23% of employees “love their Job” but… 49% “love their work”

High performers consistently say they “love” what they do.  They don’t say “like” or “enjoy,” but “LOVE.”  Coincidence?  I think not.  Looking for proof?  Next time you encounter an exceptional hotel receptionist, waiter/waitress, nurse, teacher, grocery checkout person, or anyone else who excels at their work, ask them why they’re so good.  What you will hear is “I really love what I do.”  That L word!  

How do people arrive at loving what they do?  Four things come to mind:
1. They find an activity that’s exhilarating and results in positive energy.  
2. They learn the accompanying skills and steps very quickly and assimilate them naturally.
3. Practice isn’t a routine or exercise, but a natural progression to daily improvement and impact, and
4. Growth progresses in giant leaps, versus small gradual steps.

Now don’t get me wrong, they also have to do things that they don’t love or even like for that matter, but they do report being at the top of their game when they are allowed to spend at least 60% of their time on those things they “love.”  Probably the most significant gift we can give to people is to help them discover the things they love to do.  Then, we can “clear the path” of static energy (those things that draw us off course and interrupt natural flow) and set each person up for practice, progress and perfection.  Great musicians report that they practice until their energy and instruments become one.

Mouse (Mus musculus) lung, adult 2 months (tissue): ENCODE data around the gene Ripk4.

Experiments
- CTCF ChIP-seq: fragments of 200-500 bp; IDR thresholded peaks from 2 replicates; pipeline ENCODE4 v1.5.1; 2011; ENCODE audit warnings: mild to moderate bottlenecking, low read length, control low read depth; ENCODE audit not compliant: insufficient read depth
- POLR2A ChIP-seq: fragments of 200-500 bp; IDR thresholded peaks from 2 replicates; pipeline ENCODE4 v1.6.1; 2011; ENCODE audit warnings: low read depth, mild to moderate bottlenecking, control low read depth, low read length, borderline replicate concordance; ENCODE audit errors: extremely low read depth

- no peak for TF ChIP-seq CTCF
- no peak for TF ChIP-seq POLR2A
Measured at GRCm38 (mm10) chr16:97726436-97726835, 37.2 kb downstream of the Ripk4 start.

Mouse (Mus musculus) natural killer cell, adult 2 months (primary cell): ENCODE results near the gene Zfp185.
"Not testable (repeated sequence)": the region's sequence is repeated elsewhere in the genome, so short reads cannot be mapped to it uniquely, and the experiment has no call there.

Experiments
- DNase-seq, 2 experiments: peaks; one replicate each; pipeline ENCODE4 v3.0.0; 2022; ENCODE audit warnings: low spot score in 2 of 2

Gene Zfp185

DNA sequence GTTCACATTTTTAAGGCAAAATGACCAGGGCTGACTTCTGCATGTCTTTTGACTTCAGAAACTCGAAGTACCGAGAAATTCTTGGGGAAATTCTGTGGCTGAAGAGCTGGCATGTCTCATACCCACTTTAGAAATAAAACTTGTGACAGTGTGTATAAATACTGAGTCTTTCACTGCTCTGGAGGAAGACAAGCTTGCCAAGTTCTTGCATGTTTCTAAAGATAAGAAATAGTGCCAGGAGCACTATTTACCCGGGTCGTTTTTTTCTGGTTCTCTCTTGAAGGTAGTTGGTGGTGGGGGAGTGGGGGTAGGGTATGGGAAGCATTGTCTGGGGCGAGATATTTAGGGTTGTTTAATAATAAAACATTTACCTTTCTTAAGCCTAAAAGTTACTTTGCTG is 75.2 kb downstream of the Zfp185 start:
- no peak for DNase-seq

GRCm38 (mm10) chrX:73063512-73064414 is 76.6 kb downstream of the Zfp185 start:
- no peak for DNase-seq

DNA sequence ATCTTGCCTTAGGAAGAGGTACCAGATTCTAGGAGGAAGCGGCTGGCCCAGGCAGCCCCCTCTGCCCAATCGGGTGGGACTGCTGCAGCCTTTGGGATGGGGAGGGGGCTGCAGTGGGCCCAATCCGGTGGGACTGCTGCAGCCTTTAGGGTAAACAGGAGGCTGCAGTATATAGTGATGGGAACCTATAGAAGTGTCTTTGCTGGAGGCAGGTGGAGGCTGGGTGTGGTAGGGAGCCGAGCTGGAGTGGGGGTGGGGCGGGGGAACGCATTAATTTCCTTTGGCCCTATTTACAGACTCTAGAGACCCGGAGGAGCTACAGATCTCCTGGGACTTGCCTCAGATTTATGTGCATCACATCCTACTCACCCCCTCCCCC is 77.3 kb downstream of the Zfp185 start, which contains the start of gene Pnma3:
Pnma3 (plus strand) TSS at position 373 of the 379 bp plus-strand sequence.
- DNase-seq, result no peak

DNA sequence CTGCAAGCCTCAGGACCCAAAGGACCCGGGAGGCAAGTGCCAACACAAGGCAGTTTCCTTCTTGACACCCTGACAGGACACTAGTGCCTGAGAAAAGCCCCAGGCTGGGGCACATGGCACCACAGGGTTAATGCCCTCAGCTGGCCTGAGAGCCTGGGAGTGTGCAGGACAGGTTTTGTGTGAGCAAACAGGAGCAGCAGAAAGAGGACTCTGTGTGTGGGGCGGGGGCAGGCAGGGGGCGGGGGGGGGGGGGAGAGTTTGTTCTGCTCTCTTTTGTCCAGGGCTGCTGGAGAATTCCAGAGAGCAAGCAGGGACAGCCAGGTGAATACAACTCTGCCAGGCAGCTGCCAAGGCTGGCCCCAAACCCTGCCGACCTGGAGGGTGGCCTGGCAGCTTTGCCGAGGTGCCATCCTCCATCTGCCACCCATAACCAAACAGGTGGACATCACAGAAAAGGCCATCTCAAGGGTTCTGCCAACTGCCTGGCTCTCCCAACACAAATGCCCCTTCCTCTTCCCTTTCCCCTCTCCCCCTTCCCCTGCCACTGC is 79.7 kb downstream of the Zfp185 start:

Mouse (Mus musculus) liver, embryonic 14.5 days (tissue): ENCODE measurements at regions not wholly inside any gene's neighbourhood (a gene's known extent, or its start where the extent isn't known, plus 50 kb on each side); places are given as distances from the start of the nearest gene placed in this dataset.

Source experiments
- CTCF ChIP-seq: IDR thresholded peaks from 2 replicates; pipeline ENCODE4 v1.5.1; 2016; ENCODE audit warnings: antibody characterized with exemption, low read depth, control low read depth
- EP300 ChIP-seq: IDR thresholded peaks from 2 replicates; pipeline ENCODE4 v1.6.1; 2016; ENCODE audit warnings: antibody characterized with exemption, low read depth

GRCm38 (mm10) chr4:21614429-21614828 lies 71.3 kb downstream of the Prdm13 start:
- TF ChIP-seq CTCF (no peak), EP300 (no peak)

A person’s “job” needs to align to what one loves to do – not 100% of the time, but at least more than half.  When the routines, prescribed steps or activities become primary or worst yet, energy zapping, well, isn’t that a true formula for mediocrity all around?  Tasks and events are indeed easier to manage, but doesn’t the performance stay ordinary nonetheless?  

Curt Coffman is co-host of the show A Great Place to Work  on the VoiceAmerica Business Channel.  He and his co-cost, Dr. Kathie Sorensen are founding partners of The Coffman Organization, Inc. and co-authors of the soon to be released Culture Eats Strategy for Lunch: The Secret to Extraordinary Performance.

Curt Coffman, MBA, is a New York Times Bestselling Author, researcher, business scientist, and consultant to Fortune 100 and Fortune 500 organizations. He co-authored one of the best-selling management books of all time, First Break All the Rules, What the World’s Greatest Managers do Differently and Follow this Path; How the World’s Greatest Organizations Drive Growth by Unleashing Human Potential.

Dr. Kathie Sorensen’s expertise and passion lies in the development of human talent. A former global practice leader for talent selection and development at the Gallup Organization, she has personally studied thousands of top performers across industries and roles. Her leadership and management development work has touched the lives of individuals, managers and leaders, helping people in all roles build a better place to work.

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